I might have passed One by Sarah Crossan by if I had known beforehand that it was written in verse; I’m glad I somehow missed that fact because I wouldn’t have been able to experience this eye opening story.
Tippi and Grace are sisters, twins, and more than that–conjoined twins. At 17-years-old they have lived well past the life expectancy doctors gave them at birth. And now, they are getting ready to take on a challenge they never thought they would: high school.
The novel is told in verse through Grace’s voice. She is the more passive, quiet twin, while Tippi is quick to let people know exactly what she’s thinking. So while Grace is not quite ready to leave her cozy homeschooled life, Tippi is ready to get out in the world and make friends–and Tippi always gets her way.
This novel spoke to me because I have two younger sisters with whom I am very close. We may not be twins but a lot of the time we can tell what each other are thinking. Grace and Tippi share some parts of their body, but are each their own totally separate and different individuals. Having someone be such an integral part of you, but still be complete on her own, is a very interesting phenomenon that is very hard to put into words, but Grace does her best.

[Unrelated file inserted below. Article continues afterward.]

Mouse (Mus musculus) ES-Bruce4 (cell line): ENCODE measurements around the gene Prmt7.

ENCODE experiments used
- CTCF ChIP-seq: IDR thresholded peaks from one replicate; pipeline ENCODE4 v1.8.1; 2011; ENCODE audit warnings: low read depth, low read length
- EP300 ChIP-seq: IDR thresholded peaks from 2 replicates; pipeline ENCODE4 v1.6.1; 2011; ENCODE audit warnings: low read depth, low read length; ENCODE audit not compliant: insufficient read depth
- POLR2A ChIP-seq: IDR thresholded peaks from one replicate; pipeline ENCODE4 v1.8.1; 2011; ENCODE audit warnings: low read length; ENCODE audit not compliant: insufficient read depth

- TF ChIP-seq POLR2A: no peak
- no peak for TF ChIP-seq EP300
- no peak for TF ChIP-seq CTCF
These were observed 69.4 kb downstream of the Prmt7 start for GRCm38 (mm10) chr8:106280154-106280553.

The book has a small bit of romance with Grace’s crush, but (thankfully) it’s mainly about the twins and their family. Their unique medical condition puts a strain on the other members of their household: their father drinks excessively and their sister may be falling victim to an eating disorder. I appreciated how the author made sure that even though the girls were the focus of the novel, their family was given great characterization as well.
It’s hard to share my thoughts about the ending without totally giving it away. I have to say, one question that ran through my mind as I got nearer to the end was, “If the girls hadn’t had these medical problems, would they still have wanted to undergo their separation procedure?” I am not sure. This is a beautiful, heartfelt book and I highly recommend it to anyone with a sister.
Carrie runs the blog Sweet Southern Home, and is a stay at home wife and mom to one little boy. When she’s not reading, she’s usually watching Netflix with her husband, playing outside with her son, or baking. Her family would describe her as sometimes annoyingly sarcastic, but mostly lovable.
Review copy was provided free of any obligation by Greenwillow Books. No monetary or any other form of compensation was received.